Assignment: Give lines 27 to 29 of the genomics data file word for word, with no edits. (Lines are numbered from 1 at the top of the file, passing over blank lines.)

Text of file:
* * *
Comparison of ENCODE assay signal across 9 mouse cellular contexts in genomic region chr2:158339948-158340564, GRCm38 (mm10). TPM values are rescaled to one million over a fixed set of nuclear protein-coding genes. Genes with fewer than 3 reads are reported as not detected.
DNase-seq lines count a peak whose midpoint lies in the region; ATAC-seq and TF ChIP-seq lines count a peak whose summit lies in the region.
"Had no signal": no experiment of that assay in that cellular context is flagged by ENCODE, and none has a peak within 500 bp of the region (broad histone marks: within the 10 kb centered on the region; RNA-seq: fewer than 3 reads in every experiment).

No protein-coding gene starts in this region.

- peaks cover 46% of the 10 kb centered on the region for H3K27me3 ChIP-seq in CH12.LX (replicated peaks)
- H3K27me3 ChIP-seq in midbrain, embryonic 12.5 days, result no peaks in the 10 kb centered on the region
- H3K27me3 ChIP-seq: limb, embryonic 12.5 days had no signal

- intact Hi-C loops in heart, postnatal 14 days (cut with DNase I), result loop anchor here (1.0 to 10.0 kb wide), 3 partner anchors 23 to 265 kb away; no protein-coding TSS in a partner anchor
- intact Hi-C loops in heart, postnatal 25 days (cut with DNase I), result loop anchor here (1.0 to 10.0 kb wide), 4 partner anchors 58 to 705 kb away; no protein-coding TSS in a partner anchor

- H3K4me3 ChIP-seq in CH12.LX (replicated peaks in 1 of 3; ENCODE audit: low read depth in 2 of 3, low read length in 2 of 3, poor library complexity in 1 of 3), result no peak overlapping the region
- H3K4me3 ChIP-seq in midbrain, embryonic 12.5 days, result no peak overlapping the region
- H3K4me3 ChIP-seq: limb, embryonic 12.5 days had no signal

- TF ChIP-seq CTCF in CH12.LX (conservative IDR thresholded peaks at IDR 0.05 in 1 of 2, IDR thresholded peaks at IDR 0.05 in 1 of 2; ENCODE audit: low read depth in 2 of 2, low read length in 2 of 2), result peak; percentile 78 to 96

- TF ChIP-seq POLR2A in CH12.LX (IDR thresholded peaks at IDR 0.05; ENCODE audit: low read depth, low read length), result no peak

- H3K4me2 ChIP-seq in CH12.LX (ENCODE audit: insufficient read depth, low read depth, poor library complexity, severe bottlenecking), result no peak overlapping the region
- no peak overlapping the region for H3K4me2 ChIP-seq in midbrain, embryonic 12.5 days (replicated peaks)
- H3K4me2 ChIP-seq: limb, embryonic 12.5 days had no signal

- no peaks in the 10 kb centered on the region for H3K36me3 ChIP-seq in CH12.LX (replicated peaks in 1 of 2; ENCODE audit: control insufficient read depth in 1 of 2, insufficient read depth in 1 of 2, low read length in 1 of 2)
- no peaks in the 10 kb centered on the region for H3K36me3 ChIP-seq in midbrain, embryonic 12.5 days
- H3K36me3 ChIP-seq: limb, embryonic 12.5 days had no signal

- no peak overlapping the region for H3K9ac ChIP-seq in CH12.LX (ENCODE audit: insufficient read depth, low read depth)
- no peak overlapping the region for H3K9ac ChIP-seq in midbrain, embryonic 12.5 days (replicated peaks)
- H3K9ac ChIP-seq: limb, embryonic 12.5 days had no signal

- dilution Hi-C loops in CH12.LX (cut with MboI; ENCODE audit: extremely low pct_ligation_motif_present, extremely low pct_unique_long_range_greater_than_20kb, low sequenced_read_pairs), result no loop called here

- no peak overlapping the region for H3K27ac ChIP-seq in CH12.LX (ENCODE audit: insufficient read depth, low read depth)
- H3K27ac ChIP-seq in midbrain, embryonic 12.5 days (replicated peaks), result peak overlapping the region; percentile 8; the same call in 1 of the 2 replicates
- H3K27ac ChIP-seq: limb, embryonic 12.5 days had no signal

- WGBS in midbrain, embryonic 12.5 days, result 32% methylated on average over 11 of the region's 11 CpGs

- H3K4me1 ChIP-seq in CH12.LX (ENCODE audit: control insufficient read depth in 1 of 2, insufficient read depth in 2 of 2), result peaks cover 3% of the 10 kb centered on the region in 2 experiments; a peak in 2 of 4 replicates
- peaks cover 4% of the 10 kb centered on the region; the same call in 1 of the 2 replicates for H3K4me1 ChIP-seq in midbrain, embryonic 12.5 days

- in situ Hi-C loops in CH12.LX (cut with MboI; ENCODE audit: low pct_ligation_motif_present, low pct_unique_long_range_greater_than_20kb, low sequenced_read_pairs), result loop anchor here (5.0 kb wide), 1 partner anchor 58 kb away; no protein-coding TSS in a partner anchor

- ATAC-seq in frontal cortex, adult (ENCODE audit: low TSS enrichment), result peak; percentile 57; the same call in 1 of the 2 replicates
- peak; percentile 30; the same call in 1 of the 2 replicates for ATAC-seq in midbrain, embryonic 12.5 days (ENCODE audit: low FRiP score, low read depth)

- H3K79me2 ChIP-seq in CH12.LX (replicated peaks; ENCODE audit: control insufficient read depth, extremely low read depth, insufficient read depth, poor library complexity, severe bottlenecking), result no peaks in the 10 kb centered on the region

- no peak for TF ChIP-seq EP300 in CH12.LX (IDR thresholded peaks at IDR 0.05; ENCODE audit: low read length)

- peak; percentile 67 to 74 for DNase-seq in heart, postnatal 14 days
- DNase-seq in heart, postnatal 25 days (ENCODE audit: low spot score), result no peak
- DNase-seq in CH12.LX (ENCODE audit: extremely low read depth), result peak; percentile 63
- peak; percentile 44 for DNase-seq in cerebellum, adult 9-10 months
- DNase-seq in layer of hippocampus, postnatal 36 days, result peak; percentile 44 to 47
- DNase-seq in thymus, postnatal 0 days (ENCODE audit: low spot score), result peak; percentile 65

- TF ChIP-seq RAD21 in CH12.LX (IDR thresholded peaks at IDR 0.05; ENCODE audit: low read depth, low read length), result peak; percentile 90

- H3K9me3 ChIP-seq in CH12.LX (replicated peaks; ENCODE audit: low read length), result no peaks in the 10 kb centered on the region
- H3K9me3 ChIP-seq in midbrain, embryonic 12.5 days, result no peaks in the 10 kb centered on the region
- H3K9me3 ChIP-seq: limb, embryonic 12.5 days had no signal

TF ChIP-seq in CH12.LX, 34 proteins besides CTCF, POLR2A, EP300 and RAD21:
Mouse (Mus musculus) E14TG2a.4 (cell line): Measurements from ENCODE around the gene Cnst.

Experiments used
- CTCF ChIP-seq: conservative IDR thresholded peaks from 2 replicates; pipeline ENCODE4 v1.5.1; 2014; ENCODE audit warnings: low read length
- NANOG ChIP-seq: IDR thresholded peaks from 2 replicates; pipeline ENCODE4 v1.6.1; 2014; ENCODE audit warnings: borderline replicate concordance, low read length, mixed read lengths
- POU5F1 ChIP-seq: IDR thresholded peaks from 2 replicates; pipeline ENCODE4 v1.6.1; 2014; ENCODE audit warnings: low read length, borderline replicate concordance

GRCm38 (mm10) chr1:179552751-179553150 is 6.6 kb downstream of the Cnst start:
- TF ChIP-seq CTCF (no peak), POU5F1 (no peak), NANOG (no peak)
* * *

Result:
- H3K27ac ChIP-seq: limb, embryonic 12.5 days had no signal

- WGBS in midbrain, embryonic 12.5 days, result 32% methylated on average over 11 of the region's 11 CpGs

- H3K4me1 ChIP-seq in CH12.LX (ENCODE audit: control insufficient read depth in 1 of 2, insufficient read depth in 2 of 2), result peaks cover 3% of the 10 kb centered on the region in 2 experiments; a peak in 2 of 4 replicates